• Cell culture: Human adipose-derived stem cells were sourced from patients aged 25-55 years using enzymatic digestion of subcutaneous tissues.
    • The cells were then cultured in a modified medium that was changed two times a week allowing for differentiation into cartilaginous tissues.
  • Pellet culture: Pellets of chondrogenic APSCs were formed using a centrifuge and then suspended in a treated chondrogenic medium.
    • The pellets were then incubated for two weeks and the control group was left untreated whilst the experimental group was treated with oestrogen E2.
    • At this point in the procedure the medium was changed every three days.
  • Reverse transcription polymerase chain reaction (RT-PCR): Gene expression of cartilage-specific markers was determined using the RT-PCR method.
    • RNX-plus kits were used to extract the cellular RNA and any unwanted genomic DNA was removed through the use of DNase.
    • Concentrations of RNA were assessed using a spectrophotometer and cDNA was synthesised from the identified RNA and used for PCR.

RESULTS and CONCLUSION: Type II collagen was found in the control group but no type II collagen was observed in the experimental group. Aggrecan was detected in both groups with a significant decrease in aggrecan expression in the experimental group.

The study demonstrated that oestrogen has an inhibitory effect on the expression of type II collagen and also leads to a significant reduction in aggrecan gene expression. This means that oestrogen is not suitable for use in the chondrogenesis of type II cartilage from ADSCs.

Article 2

Type 1 regulatory T cells specific for collagen type II as an efficient cell-based therapy in arthritis.[3]

SUMMARY: The aim of this study was to assess the potential of collagen type II regulatory T cells (Col-Treg) for treatment of rheumatoid arthritis (RA).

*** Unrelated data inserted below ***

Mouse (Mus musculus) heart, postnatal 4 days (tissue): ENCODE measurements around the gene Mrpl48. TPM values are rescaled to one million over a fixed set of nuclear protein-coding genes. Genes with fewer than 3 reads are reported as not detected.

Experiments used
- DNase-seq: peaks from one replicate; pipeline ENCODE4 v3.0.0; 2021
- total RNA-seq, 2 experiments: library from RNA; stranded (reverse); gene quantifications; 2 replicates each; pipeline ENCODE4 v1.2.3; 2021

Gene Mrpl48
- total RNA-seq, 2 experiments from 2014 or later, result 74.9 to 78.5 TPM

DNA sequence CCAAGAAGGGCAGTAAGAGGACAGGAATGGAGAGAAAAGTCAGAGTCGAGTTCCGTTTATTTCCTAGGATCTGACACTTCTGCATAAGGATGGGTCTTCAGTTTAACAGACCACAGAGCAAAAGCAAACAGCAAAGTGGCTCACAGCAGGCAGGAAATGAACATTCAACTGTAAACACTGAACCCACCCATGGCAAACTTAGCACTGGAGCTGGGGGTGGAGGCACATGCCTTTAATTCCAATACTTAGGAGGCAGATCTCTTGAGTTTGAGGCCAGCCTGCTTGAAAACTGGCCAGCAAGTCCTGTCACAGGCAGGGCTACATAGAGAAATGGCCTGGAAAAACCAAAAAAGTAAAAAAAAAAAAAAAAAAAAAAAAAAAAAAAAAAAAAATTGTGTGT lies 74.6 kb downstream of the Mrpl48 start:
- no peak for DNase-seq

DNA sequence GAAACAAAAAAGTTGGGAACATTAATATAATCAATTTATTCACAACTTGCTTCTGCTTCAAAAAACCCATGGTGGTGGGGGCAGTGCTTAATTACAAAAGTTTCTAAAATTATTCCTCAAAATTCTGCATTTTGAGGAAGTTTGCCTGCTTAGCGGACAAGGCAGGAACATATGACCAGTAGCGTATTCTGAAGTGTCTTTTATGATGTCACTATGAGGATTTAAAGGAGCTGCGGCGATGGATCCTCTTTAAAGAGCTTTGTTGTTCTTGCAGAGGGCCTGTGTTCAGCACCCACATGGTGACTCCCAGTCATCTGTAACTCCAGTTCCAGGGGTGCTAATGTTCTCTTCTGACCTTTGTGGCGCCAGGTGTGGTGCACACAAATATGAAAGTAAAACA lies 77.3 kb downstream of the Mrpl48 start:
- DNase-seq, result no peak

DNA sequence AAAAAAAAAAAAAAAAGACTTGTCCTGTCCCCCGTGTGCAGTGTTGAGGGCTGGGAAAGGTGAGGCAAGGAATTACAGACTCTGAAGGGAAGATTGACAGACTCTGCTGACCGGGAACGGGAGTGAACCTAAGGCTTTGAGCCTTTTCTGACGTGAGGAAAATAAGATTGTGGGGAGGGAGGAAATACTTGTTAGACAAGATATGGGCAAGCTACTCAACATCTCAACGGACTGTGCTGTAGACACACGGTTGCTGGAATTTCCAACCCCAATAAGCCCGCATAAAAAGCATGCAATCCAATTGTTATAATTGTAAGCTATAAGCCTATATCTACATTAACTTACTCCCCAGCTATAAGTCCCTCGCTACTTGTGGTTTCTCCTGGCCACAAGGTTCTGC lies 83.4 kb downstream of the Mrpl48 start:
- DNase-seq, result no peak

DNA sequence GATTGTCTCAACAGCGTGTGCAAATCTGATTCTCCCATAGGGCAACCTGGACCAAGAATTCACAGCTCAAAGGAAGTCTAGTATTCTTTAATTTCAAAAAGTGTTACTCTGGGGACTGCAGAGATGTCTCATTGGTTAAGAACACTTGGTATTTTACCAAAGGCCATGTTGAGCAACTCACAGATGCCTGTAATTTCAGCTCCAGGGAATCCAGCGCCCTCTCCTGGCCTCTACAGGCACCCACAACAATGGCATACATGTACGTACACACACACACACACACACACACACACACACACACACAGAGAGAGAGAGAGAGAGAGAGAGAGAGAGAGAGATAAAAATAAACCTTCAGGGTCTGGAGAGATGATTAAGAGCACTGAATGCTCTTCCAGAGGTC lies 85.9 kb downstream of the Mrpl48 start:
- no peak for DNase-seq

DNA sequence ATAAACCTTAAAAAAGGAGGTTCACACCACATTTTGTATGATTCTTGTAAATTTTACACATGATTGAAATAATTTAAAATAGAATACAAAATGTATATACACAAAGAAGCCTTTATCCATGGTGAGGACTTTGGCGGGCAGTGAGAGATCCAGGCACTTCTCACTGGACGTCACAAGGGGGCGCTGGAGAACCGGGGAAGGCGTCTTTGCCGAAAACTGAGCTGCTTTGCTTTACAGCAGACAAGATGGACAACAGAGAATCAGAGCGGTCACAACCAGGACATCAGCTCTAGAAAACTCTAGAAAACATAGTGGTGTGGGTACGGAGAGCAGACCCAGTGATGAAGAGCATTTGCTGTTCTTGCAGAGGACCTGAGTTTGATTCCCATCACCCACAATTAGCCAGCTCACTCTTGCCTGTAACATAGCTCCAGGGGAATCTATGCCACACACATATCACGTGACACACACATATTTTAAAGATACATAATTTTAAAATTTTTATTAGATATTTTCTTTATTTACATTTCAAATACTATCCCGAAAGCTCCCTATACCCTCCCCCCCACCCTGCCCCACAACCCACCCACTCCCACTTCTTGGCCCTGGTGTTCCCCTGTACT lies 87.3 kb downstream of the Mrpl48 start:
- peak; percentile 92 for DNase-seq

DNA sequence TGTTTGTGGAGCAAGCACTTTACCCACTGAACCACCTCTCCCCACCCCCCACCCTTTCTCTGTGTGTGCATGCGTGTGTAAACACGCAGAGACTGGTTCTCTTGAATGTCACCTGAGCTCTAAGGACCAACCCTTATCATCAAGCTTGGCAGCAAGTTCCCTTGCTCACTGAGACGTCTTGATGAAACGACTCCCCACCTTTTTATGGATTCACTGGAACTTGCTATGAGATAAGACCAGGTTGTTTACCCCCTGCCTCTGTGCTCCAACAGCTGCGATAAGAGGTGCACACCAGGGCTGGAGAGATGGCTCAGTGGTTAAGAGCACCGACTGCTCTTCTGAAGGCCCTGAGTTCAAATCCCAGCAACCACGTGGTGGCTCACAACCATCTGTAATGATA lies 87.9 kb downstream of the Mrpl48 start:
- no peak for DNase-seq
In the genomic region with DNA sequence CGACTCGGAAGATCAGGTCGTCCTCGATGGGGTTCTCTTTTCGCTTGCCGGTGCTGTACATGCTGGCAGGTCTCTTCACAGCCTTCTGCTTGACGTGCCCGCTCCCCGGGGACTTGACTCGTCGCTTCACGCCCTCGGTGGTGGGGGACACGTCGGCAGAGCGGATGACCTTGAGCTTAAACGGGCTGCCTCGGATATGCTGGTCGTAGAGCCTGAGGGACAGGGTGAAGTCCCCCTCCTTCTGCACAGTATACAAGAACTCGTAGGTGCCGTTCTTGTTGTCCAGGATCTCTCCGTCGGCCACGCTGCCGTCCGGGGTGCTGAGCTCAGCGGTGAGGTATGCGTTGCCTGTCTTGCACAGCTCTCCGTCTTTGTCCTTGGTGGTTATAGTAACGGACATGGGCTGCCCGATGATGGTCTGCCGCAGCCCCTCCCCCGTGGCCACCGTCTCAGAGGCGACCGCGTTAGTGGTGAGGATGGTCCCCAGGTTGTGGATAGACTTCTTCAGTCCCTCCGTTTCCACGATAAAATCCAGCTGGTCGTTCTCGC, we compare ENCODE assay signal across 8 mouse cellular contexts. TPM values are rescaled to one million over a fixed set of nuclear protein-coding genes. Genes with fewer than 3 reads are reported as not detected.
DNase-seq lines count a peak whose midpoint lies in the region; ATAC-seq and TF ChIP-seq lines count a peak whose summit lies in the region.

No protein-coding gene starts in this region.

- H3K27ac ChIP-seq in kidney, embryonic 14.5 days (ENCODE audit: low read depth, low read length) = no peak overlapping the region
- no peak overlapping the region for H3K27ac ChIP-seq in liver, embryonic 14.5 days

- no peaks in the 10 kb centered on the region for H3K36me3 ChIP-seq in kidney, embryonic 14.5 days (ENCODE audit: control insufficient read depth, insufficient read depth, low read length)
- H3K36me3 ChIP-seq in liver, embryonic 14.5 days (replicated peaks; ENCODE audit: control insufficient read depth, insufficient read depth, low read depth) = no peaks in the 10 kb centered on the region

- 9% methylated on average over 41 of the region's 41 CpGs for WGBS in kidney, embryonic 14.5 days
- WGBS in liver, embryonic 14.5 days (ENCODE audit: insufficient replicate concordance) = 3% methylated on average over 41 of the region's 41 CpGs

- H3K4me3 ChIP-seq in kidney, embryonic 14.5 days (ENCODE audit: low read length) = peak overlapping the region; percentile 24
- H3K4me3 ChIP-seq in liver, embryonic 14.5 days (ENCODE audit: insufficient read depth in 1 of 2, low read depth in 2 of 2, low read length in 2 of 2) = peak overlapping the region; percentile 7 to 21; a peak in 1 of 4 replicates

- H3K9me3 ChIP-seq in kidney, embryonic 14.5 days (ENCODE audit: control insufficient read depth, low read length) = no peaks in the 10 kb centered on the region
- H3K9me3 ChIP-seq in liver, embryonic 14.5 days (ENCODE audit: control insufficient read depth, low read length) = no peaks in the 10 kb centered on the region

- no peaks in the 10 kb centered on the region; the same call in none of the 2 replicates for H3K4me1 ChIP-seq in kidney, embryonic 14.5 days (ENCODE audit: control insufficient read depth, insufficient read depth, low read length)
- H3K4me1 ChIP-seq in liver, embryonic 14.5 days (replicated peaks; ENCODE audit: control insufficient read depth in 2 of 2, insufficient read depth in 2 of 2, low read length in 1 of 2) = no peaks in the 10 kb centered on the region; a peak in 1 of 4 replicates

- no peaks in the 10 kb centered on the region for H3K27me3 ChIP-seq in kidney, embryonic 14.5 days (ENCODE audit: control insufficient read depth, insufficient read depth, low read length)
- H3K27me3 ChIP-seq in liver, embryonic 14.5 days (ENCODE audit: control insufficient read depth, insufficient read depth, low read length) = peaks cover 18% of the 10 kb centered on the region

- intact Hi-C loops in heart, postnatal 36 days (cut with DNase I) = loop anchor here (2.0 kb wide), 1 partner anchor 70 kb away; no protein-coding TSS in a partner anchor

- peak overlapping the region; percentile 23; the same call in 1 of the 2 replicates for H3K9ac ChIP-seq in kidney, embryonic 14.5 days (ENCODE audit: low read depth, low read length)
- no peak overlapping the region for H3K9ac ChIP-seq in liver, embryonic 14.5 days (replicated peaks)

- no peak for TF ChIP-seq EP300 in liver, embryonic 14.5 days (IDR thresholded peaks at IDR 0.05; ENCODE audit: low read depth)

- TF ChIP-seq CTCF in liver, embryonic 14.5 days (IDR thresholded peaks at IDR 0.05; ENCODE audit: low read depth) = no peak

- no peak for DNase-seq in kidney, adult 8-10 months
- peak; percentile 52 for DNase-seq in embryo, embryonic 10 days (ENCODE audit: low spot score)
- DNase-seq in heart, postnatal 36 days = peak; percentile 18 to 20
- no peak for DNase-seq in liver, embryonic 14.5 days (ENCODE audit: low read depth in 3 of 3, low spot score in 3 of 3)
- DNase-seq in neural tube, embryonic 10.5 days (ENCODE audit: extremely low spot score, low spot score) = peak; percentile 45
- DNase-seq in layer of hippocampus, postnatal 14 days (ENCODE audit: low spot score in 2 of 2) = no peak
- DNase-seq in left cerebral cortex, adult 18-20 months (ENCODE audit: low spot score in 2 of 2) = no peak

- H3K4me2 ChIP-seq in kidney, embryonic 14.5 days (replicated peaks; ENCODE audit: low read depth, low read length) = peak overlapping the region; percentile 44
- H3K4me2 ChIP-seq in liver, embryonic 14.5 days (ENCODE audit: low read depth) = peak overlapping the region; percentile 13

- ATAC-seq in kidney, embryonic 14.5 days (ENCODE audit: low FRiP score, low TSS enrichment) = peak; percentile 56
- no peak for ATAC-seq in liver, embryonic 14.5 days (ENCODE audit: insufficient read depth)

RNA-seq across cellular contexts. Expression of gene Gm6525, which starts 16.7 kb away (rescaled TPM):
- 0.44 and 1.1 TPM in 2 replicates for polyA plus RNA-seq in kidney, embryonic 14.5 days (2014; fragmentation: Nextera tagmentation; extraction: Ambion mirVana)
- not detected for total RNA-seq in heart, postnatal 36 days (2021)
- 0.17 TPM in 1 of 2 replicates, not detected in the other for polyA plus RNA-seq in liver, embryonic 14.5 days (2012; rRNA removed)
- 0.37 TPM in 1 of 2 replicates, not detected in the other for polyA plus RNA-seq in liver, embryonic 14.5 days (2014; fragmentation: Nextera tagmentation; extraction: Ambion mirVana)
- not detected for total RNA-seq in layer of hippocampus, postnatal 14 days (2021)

• Ethical guidelines were followed and approved of by appropriate ethic committees.
  • BALB/c and DBA/1 mice were obtained and separated into transgenic groups of rearranged T-cell receptors (TCRs) and type II collagen specific T-cell hybrids.
  • Col-Treg clones were generated from Col II–specific transgenic mice.
  • Ova-Treg clones were generated were also generated.
    • IL-10 was added to both groups on day 2 and the cells were then cloned.
  • Cytokines IL-4 and interferon γ (IFN- γ) were counted using an enzyme-linked immunosorbent assay (ELISA) after two days of stimulation.
    • Cytokine secretions were stained for using fluorescent dye and then analysed using fluorescence-activated cell sorting.
    • The immunosuppressive function of Col-Treg clones was then assessed.
  • Arthritogenic antibodies specific for collagen type II were injected intraperitoneally into 9 week old DBA/1 mice.
    • Col-Treg cells were delivered via intravenous injection into the mice hours later.
    • Beginning from 3 days post initial injection, the disease severity was scored using a scale:

0 = normal 1 = weak swelling 2 = significant swelling associated with redness 3 = intermediate swelling associated, or not, with redness 4 = maximal swelling and/or redness in all inflamed digits

  • The number of inflamed digits were taken into account and scored appropriately (0 = no inflamed digits, 0.5 = zero to five inflamed digits, 1 = six to ten inflamed digits, 1.5 = one to fifteen inflamed digits and 2 = 16 or more inflamed digits).
    • The mice were also weighed to determine any lose in body weight.
  • 9-12 week old DBA/1 mice were immunised at the base of the tail with bovine type II collagen.
    • 21 days after the arthritis tests, a booster shot was given.
    • Col-Treg cells were injected intravenously into the mice on day 20, 22 or 28 after arthritis induction.